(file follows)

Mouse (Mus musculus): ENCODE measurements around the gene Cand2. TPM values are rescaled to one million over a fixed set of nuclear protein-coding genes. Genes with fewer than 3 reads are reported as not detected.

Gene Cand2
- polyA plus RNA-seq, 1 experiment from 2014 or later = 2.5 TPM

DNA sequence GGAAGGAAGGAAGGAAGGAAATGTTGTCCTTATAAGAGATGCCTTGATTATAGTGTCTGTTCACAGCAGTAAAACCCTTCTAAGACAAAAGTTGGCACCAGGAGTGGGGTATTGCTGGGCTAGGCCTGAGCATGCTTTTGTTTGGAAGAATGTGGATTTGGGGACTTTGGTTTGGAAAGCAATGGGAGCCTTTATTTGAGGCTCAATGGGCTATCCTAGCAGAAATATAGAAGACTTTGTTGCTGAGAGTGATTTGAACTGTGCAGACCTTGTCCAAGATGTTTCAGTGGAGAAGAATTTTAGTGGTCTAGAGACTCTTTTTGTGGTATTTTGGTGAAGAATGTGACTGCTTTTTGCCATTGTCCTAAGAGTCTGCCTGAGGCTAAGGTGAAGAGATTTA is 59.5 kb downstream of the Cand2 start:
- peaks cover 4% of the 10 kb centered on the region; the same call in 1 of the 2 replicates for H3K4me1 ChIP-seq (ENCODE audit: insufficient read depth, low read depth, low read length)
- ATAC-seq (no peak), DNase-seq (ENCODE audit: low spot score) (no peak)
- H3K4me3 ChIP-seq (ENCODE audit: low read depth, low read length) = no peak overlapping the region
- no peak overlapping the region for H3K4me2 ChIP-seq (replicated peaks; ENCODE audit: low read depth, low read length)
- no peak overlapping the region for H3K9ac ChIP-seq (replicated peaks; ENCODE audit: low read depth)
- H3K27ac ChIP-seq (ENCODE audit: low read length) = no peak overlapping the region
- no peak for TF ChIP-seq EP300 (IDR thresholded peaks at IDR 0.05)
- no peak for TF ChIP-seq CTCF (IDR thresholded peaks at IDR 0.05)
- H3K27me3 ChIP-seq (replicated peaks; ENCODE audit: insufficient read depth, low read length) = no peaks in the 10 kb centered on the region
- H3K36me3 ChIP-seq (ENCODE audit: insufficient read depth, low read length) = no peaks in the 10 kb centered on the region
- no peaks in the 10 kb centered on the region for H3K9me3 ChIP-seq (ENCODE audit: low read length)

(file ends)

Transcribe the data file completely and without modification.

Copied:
Mouse (Mus musculus): ENCODE measurements around the gene Cand2. TPM values are rescaled to one million over a fixed set of nuclear protein-coding genes. Genes with fewer than 3 reads are reported as not detected.

Gene Cand2
- polyA plus RNA-seq, 1 experiment from 2014 or later = 2.5 TPM

DNA sequence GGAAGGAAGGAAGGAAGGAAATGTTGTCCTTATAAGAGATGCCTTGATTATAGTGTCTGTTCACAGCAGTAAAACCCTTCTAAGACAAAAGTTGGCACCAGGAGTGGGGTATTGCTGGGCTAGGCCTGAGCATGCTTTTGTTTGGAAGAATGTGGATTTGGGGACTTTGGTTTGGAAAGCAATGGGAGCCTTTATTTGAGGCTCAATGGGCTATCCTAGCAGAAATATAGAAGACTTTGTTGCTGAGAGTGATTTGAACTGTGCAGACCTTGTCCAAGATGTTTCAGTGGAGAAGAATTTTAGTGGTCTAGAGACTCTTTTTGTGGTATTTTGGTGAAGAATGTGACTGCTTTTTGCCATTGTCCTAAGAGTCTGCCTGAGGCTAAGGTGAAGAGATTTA is 59.5 kb downstream of the Cand2 start:
- peaks cover 4% of the 10 kb centered on the region; the same call in 1 of the 2 replicates for H3K4me1 ChIP-seq (ENCODE audit: insufficient read depth, low read depth, low read length)
- ATAC-seq (no peak), DNase-seq (ENCODE audit: low spot score) (no peak)
- H3K4me3 ChIP-seq (ENCODE audit: low read depth, low read length) = no peak overlapping the region
- no peak overlapping the region for H3K4me2 ChIP-seq (replicated peaks; ENCODE audit: low read depth, low read length)
- no peak overlapping the region for H3K9ac ChIP-seq (replicated peaks; ENCODE audit: low read depth)
- H3K27ac ChIP-seq (ENCODE audit: low read length) = no peak overlapping the region
- no peak for TF ChIP-seq EP300 (IDR thresholded peaks at IDR 0.05)
- no peak for TF ChIP-seq CTCF (IDR thresholded peaks at IDR 0.05)
- H3K27me3 ChIP-seq (replicated peaks; ENCODE audit: insufficient read depth, low read length) = no peaks in the 10 kb centered on the region
- H3K36me3 ChIP-seq (ENCODE audit: insufficient read depth, low read length) = no peaks in the 10 kb centered on the region
- no peaks in the 10 kb centered on the region for H3K9me3 ChIP-seq (ENCODE audit: low read length)